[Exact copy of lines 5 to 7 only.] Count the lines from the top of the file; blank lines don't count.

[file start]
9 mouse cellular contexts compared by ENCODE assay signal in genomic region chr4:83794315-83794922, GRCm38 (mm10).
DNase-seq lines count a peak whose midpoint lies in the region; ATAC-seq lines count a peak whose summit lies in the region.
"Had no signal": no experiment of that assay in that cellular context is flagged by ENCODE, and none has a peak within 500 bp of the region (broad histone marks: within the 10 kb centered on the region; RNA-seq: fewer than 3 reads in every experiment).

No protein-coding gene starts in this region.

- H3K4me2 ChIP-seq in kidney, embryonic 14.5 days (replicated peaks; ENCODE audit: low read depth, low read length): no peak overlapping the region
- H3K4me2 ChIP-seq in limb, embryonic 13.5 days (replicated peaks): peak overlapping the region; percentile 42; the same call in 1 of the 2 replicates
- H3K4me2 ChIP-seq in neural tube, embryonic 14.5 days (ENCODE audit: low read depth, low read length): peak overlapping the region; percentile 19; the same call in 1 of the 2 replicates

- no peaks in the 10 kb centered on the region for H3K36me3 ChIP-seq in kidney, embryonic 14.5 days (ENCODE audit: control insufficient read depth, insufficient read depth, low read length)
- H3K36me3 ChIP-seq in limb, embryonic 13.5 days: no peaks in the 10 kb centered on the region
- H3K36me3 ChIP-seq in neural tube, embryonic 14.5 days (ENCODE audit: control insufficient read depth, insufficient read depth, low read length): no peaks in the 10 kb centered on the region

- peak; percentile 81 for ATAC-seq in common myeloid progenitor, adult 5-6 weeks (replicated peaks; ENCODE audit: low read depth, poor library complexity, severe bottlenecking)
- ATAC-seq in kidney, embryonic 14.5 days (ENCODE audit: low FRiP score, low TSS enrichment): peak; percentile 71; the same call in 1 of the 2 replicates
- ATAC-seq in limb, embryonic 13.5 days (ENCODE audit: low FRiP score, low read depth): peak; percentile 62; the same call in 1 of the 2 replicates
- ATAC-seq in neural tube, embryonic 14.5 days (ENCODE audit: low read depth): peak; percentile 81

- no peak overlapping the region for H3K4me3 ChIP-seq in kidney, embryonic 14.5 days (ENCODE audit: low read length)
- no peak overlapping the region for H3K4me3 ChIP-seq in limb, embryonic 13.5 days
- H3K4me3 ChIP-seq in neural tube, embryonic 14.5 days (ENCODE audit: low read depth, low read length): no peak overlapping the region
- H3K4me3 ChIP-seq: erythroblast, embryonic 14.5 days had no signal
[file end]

- H3K4me2 ChIP-seq in kidney, embryonic 14.5 days (replicated peaks; ENCODE audit: low read depth, low read length): no peak overlapping the region
- H3K4me2 ChIP-seq in limb, embryonic 13.5 days (replicated peaks): peak overlapping the region; percentile 42; the same call in 1 of the 2 replicates
- H3K4me2 ChIP-seq in neural tube, embryonic 14.5 days (ENCODE audit: low read depth, low read length): peak overlapping the region; percentile 19; the same call in 1 of the 2 replicates